Akshay Kothari and Ankit Gupta launched Pulse two years ago on the iPad as a business class project at Stanford University. By June 2010, Steve Jobs was singing Pulse's praises during the introduction of the iPhone 4, and it has since expanded to the iPhone, Android devices, and the Kindle.

Hillarious column by the Globe's Russell Smith

"Many people ask me how to get a novel published in Canada. With the fall publishing season coming up, and a lot of new books and authors about to be released, it’s time to reveal some tips.
"First, remember that it is always 1955 in Canlit. That is not to say that every prizewinning novel must be set exactly in that year, but that it helps to imagine that you are writing in that year. Imagine that you are writing by hand or at the very least on a manual typewriter (even if you are writing on a cellphone and playing Call of Duty and checking your ex-lover’s hacked Facebook messages and the updates from Comic-Con every 30 seconds). . . ."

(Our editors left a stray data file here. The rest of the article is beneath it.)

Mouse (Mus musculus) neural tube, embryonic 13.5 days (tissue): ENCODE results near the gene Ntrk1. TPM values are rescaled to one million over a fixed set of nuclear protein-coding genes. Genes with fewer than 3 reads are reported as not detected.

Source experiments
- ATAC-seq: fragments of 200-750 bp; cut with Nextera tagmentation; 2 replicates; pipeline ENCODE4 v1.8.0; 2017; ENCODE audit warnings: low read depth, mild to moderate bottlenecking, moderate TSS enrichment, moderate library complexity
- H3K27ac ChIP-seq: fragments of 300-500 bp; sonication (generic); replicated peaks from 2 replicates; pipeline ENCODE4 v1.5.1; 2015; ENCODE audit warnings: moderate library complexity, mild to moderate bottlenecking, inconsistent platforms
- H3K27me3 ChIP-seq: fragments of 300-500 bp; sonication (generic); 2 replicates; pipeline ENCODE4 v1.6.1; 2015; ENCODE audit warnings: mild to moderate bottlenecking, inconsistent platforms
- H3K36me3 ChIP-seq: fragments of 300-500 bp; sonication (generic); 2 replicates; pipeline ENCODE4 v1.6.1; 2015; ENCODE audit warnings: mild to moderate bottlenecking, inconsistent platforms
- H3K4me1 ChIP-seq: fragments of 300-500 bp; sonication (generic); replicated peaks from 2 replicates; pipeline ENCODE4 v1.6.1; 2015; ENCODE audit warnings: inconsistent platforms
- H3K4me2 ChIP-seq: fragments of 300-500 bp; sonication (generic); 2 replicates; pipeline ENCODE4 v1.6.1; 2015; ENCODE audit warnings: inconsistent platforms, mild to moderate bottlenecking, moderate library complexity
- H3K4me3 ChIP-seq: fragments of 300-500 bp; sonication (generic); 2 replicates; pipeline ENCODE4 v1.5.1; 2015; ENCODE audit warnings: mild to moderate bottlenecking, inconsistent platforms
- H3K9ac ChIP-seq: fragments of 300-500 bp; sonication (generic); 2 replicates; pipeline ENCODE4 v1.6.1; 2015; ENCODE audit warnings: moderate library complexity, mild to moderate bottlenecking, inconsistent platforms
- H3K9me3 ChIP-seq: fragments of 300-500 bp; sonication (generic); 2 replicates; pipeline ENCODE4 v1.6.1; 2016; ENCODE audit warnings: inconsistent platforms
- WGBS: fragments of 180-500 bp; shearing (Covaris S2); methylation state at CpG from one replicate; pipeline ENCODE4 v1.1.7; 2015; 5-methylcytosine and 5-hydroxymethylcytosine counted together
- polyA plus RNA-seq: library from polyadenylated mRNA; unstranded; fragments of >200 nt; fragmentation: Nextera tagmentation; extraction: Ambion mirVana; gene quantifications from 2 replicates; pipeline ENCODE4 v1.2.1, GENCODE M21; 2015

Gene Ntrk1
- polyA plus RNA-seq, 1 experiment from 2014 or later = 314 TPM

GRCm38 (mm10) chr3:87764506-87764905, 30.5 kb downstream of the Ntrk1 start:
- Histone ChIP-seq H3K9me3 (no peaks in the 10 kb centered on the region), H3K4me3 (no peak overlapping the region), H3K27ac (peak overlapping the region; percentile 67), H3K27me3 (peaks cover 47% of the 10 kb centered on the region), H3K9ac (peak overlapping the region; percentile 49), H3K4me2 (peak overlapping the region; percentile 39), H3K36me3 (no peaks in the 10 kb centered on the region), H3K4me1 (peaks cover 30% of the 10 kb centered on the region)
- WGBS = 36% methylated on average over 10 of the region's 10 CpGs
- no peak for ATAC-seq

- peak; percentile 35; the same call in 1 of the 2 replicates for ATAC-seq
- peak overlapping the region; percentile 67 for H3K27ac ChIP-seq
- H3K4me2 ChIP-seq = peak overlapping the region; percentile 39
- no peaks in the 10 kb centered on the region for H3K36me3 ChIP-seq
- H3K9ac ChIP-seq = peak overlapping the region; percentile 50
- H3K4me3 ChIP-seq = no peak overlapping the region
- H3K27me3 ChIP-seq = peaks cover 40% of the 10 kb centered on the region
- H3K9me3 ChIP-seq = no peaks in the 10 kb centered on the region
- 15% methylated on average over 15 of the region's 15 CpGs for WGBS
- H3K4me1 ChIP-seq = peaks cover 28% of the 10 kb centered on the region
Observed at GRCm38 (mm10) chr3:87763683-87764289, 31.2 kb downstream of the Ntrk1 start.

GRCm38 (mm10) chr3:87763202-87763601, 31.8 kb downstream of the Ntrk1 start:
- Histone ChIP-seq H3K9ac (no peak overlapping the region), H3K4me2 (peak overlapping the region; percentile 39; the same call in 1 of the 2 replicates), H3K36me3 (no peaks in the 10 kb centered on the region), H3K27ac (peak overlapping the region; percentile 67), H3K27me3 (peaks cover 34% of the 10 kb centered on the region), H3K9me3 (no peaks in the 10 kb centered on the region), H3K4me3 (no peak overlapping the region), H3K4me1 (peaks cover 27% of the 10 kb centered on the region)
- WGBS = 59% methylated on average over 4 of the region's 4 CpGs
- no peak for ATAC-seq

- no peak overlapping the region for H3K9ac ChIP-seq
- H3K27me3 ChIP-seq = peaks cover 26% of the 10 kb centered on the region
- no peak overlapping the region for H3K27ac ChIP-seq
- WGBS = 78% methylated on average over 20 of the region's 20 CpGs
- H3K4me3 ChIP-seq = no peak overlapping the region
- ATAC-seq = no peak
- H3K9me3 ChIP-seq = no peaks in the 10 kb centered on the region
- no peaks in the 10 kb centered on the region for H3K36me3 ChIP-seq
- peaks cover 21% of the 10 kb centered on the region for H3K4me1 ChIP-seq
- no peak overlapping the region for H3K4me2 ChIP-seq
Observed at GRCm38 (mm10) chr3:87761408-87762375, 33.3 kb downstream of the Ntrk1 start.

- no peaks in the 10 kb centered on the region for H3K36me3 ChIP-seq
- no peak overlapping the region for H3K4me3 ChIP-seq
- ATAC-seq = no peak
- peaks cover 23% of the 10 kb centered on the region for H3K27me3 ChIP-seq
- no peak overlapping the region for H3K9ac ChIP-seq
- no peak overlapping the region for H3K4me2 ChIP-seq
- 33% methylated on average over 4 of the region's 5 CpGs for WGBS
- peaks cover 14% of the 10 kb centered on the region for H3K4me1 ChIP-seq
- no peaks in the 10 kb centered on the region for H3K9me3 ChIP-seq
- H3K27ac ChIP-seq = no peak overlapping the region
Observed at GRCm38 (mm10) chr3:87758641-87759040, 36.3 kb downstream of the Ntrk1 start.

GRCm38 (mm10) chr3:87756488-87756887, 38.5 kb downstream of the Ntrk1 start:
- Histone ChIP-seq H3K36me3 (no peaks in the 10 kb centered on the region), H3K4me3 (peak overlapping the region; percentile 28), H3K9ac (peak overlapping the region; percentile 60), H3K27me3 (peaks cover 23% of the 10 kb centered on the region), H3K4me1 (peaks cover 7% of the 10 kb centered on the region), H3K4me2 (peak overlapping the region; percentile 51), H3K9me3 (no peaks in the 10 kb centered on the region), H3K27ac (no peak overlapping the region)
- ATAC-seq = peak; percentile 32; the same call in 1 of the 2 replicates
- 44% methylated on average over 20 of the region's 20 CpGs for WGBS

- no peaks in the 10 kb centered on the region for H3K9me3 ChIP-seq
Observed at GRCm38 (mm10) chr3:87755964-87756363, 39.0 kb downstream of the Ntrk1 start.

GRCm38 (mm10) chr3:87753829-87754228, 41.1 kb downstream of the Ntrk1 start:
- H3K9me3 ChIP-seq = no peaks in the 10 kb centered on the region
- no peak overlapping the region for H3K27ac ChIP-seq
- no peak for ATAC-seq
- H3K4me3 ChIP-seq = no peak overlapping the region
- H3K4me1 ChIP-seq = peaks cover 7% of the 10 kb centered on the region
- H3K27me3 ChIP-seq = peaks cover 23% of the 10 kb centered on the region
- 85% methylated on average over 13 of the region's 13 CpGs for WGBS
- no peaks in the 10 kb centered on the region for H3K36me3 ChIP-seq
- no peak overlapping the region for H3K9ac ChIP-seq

The whole amusing read

Wednesday, August 8, 2012

Anti Bell-Astral takeover web page now working

The web page seeking public support for opposing the Bell takeover of Astral Media is now working. See it here saynotobell Three cable companies -- Cogeco, Eastlink and Qubecor -- have launched a campaign against the takeover. (see post below) A number of consumer groups have joined in opposing the move.

CBC filming Jack Layton movie

Filming is underway on a movie about Jack Layton's life starring Rick Roberts as the late NDP leader and Sook-Yin Lee as his wife, NDP MP Olivia Chow..
Smilin' Jack: The Jack Layton Story is being shot in Winnipeg. The cast also includes Wendy Crewson and Erin Karpluk, who stars on CBC's Being Erica.